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Stanford CS 374 - Regulatory Motif Finding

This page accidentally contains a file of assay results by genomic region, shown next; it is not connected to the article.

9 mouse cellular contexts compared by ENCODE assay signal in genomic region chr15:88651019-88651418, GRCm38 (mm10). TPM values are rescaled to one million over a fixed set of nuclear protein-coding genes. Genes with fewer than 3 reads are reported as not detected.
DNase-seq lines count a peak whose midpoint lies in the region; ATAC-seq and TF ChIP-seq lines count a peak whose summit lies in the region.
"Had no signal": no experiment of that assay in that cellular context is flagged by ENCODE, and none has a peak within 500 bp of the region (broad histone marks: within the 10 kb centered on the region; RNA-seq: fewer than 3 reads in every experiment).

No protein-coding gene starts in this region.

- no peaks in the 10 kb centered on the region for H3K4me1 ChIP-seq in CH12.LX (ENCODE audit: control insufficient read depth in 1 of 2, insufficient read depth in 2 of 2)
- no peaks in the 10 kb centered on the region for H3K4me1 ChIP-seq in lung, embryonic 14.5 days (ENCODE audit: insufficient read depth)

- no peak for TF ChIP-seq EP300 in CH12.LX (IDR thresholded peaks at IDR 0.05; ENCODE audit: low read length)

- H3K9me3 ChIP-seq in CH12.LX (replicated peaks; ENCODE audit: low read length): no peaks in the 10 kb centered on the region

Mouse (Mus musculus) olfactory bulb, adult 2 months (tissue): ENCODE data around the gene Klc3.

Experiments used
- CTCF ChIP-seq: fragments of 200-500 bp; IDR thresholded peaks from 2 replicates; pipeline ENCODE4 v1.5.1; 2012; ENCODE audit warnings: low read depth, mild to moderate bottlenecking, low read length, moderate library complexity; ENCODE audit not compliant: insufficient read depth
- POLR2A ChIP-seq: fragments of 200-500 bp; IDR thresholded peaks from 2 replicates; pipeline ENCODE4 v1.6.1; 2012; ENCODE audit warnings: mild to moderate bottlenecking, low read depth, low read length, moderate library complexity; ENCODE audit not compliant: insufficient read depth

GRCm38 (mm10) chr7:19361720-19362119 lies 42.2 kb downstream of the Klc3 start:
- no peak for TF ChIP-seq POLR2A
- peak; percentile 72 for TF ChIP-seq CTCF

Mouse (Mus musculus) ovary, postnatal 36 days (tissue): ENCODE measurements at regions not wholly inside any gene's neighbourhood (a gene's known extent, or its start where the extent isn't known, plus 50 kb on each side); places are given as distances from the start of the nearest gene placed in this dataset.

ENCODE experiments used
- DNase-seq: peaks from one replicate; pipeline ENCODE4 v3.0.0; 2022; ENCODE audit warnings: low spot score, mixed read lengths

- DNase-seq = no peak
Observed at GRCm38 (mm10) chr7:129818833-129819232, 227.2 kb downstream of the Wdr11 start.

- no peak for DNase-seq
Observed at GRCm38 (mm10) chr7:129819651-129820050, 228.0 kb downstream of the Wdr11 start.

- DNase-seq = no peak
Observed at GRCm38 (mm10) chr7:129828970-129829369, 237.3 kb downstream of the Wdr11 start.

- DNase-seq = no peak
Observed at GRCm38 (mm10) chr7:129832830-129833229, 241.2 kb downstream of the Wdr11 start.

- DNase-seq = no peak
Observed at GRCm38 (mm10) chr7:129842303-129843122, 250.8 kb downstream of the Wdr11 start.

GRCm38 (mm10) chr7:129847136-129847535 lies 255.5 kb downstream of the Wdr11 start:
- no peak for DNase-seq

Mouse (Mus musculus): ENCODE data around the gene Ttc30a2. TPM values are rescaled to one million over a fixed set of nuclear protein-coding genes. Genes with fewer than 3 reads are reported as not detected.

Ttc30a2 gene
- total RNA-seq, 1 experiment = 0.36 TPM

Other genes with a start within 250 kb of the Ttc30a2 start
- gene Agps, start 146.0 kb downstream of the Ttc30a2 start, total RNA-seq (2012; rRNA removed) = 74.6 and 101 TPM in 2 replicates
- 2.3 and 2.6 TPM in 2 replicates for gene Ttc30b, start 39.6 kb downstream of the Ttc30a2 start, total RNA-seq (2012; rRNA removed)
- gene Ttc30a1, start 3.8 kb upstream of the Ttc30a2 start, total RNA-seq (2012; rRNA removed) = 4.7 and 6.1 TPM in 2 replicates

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Regulatory Motif Finding (II)OverviewBiology of MotifsSlide 4Slide 5Slide 6Slide 7Slide 8Slide 9Why motifs?Recap #1Motif Finding OverviewMotif ShootoutSlide 14Slide 15Slide 16Motifs via Functional GenomicsSlide 18Slide 19Motifs via Phylogenetic FootprintingSlide 21Slide 22Slide 23RecapIntegrated Motif FindingSlide 26Slide 27Slide 28Open QuestionsConclusionRegulatory Motif Finding (II)Balaji S. SrinivasanCS 374Lecture 18 12/6/2005OverviewBiology of DNA binding motifsWhy motifs?Overview of motif finding algorithmsOpen problems in this areaBiology of MotifsFrom last time…Biology of MotifsFrom last time…Biology of MotifsGiven transcription factor (TF) of fixed sequence…binding affected bysecondary, tertiary structure of DNAmethylation stateDNA binding motifsBiology of MotifsDNA Motifs (regulatory elements)Binding sites for proteinsShort sequences (5-25)Up to 1000 bp (or farther) from geneInexactly repeating patternsBiology of MotifsTF binding affected bysecondary, tertiary structure of DNAmethylation stateDNA binding motifsShould be on your radar…motifs frontier of research why? sequence data existsstatic, not dynamicdynamic chromosome:accessibility affectstranscription…dynamic epigenome(methylation state)Biology of MotifsProkaryotesfewer TFslong motifsaffinity dep on matchEukaryotes (HARD)more TFs per geneshorter motifsMUCH more noncoding seqregulatory moduleslong range effectsproks:immediateupstream regeuks:long range regulationBiology of MotifsTranscription Factorsoften dimer, tetramer: palindromic binding sitebindingstochasticaffinity = structural/sequence matchhigh affinity not always desirablecombinatorial regulation (esp. eukaryotes)order important!site spacing important!Why motifs?Given: all TF/motif pairsGet: global genetic regulatory networkmicrobialeukaryoticRecap #1To figure out transcriptional control…find transcription factor binding sitesEukaryotes: hard b/cmuch more noncoding sequenceshorter motifslonger range interactionsMotif Finding OverviewMethods1 genomesequence overrepresentation (NBT shootout, not good)Functional Genomicspredict regulons (Segal, etc.)N genomes phylogenetic footprinting (Kellis, etc.)N genomes + Func GenomicsPhylocon (Tompa)New ideas…Motif ShootoutNature Biotech Jan. 200513 way shootoutdisappointing resultsUseful in thatshows importance of using all infobenchmarking is clearly trouble areaMotif ShootoutMotif ShootoutConceptuallyload FASTA hopper of intergenic sequence from 1 genome into black boxoutput: motif matrices But…how to pick sequences?comparison?functional clustering?benchmarking? upstreamsMotif ShootoutBut…how to pick sequences?comparison?functional clustering?benchmarking? Sonot as useful as it seems…huge, artificial limitations“consider a spherical cow”What if limitations removed?Motifs via Functional GenomicsCoexpressionmost popular (e.g. Segal 2003)Functional clusteringthen hunt upstreamMotifs via Functional GenomicsChip/CHIPkey idea: assay DNA segments where TF bindsdirect test of motif binding (e.g. Laub 2002)Disadvantagesone TF at a timeneed an antibody!Motifs via Functional GenomicsCoinheritance, etc.predict regulons, then look upstreamheuristic network integrationwill return to this pointdecent signal in prokaryotes (Manson-Mcguire 2001)Motifs via Phylogenetic FootprintingKey ideafunctional sequence evolves more slowlyconservation hierarchyultraconserved NC elems (Bejerano & Haussler 2004)proteins, ncRNAsDNA binding motifsunconstrained, neutrally drifting regionsno conservationultraconservedMotifs via Phylogenetic FootprintingPhylogenetic footprint“footprint” is conservationsimple versionmultiple alignment of orthologous upstream regionsProblem: nonfunctional sequence drifts rapidlymultiple align difficult if only small % conservedprotein twilight zone: 30% identity nucleic acids upstream regions: often much less…Motifs via Phylogenetic FootprintingPhylogenetic FootprintProblem: multiple alignment of upstreams hits twilight zoneOne solutionsearch for parsimonious substrings…without direct alignment (Blanchette 2003)Motifs via Phylogenetic FootprintingMultiple genome alignment can workneed close enough species Kellis 2003 (four yeasts, genome alignments)Xie 2005 (“four” mammals, genome alignment)Discussed last timeKey pointsGenome wide searchMotif Conservation Score: null model based testRecapMany programs for motif searchmost are useless!Lesson: must use comparative genomics (e.g. alignment)…or functional genomics (e.g. expression)what about both together??Integrated Motif FindingRecallcomparative genomicsone upstream region in N speciesfunctional genomicsN upstream regions in one speciesPhylocon (Tompa 2003)N upstreams in N speciesIntegrated Motif FindingPhylocongiven N speciesalign upstream regionskey idea: align the alignmentsBoosts sensitivityLEU3 hard to find…Integrated Motif FindingBoosts sensitivityLEU3 hard to find…but align the alignmentstrue motif pops out!Integrated Motif FindingImportant featuresno prior motif length reqd.profile approach matches distribution, not sample (robust to subs)several alignments for each upstream are OKdoes well vs. real data…ALLR (avg. log. like. ratio)Q: are 2 profile columns samples from same distribution?if so, that may be a matching motif position…Open QuestionsPhylocon is strong step in right direction…align the alignmentsBut how do we…choose species?choose upstreams?validate motifs? find TF/motif pairs?ConclusionMotifs important static, tractable, impt. want: genetic regulatory networksMotif finder selectionDon’t: use 1 genome w/o comparison or func. genomicsDo: use alignment & func genomicsPhylocon (Tompa), MCS (Kellis)best to date b/c use N genes and M